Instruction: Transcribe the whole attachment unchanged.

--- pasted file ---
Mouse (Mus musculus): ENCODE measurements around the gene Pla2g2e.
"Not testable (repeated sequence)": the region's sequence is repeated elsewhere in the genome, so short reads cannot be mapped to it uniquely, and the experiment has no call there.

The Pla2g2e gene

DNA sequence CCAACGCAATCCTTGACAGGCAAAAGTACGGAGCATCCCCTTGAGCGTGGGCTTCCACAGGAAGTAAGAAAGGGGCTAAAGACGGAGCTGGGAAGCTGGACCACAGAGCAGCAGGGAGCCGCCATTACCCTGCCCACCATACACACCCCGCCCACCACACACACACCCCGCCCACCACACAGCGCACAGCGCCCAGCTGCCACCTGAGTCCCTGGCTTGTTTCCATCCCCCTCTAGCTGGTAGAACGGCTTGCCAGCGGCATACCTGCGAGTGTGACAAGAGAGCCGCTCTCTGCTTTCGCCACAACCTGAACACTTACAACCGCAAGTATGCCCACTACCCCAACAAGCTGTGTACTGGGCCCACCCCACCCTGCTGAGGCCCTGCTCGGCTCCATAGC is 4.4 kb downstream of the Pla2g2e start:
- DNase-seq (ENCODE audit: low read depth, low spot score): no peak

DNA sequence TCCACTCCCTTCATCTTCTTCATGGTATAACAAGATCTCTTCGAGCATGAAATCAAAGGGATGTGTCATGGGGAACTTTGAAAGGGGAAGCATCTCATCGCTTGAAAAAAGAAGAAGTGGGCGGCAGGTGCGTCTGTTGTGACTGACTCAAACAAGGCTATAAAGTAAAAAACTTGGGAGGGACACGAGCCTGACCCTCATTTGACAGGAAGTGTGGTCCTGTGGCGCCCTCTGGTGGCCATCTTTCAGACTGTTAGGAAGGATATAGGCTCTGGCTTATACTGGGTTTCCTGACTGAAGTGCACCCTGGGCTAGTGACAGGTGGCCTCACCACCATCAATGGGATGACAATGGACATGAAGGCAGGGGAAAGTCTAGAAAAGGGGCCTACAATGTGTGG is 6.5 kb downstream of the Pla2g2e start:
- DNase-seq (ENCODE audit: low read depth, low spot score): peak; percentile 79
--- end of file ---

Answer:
Mouse (Mus musculus): ENCODE measurements around the gene Pla2g2e.
"Not testable (repeated sequence)": the region's sequence is repeated elsewhere in the genome, so short reads cannot be mapped to it uniquely, and the experiment has no call there.

The Pla2g2e gene

DNA sequence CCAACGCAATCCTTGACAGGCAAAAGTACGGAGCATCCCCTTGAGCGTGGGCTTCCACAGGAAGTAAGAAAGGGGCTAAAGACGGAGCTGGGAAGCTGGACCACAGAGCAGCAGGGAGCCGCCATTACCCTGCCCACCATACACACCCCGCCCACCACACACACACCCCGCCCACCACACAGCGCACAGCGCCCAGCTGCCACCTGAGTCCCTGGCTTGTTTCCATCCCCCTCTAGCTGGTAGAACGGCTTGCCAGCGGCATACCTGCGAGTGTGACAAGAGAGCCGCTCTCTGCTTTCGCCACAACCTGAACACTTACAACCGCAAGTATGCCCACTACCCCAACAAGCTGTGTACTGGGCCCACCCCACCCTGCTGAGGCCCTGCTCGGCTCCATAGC is 4.4 kb downstream of the Pla2g2e start:
- DNase-seq (ENCODE audit: low read depth, low spot score): no peak

DNA sequence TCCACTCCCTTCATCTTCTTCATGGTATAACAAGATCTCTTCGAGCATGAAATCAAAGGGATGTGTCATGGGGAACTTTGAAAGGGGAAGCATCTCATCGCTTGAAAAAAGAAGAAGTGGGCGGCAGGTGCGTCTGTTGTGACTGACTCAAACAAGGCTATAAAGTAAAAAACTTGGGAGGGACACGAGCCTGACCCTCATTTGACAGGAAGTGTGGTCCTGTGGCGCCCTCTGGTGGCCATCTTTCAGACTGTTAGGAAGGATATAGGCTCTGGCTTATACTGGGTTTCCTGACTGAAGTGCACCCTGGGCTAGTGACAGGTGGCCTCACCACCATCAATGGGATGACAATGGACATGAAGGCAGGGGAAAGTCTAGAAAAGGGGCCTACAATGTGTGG is 6.5 kb downstream of the Pla2g2e start:
- DNase-seq (ENCODE audit: low read depth, low spot score): peak; percentile 79